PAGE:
I'll wager there was more than myself with a tear running down their cheek at the end of the presentation.

Michael had circulated a link to the NYT in advance of the conference. This was to a piece by an employment agony aunt, responding to an employee who wondered what they should do after finding inappropriate images of children on their boss's computer. The advice, after much tossing and turning, was to do nothing.

I couldn't believe it. And I was all fired up to see how this advance piece of homework could be defended by the speaker on the day. Thankfully, it was made perfectly clear, in a quiet steely voice, that this was precisely what not to do. Further damage to children was what was at stake here and any self respecting and concerned person was under a moral, and possibly legal, obligation to report their findings to their national abuse enforcement centre.

And the audience was left in no doubt that they were at the head of the queue of those relied on to shine the light on this stuff, wherever it emerged.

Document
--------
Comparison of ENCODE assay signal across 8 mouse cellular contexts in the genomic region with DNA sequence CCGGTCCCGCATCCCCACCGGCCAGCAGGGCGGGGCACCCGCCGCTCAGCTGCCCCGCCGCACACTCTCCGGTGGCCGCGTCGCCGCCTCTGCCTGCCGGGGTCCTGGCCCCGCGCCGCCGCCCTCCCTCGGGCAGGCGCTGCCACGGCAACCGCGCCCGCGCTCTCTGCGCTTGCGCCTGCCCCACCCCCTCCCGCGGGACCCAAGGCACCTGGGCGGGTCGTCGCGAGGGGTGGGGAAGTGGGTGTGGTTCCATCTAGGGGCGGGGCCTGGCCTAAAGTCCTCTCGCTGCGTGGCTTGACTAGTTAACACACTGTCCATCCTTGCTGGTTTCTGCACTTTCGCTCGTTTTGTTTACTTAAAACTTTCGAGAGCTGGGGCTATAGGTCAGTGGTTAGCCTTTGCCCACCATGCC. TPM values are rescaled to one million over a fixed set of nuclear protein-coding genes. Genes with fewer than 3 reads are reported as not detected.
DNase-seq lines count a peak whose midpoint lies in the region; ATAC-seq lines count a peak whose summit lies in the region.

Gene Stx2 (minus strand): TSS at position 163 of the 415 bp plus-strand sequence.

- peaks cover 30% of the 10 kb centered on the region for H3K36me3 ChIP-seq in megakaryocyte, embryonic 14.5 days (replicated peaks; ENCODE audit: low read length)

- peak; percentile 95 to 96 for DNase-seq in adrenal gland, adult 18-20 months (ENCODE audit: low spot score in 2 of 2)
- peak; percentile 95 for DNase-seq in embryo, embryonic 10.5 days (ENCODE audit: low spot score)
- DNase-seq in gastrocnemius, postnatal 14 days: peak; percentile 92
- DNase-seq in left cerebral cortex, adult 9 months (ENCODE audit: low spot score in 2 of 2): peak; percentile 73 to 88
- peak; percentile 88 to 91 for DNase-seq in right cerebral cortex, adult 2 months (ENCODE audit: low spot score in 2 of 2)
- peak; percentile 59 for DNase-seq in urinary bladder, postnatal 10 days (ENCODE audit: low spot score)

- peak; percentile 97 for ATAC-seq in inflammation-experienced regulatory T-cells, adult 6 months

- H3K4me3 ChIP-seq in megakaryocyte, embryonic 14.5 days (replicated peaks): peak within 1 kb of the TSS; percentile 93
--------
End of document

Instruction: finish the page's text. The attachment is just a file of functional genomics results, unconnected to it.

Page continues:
One of the hard bits was Michael's emphasis on the prevalence of "pre-speech" as opposed to "pre-pubescent" material. This sickening feature underlined his central contention that what we are dealing with is not just pornography; it is not pornography at all; it is child abuse.

Somewhere in the middle of all this emotional turmoil, we also heard stories of hard slog traditional detective work: images where backgrounds were analysed for the locations of rocks or trees; common backgrounds which identified serial abusers, and so on.

It's just as well the session lasted only half an hour. It was tough going even at that. All credit to Michael for a magnificent if disturbing presentation.

It then fell to Gordon to provide the link in to the next speaker: Neira Jones, who would talk on Incident Response and the Social Media.

While Brian was linking up the hardware, I was fleetingly thinking of Brigitte Bardot, and then we launched into a very tight and structured presentation which demanded all my attention.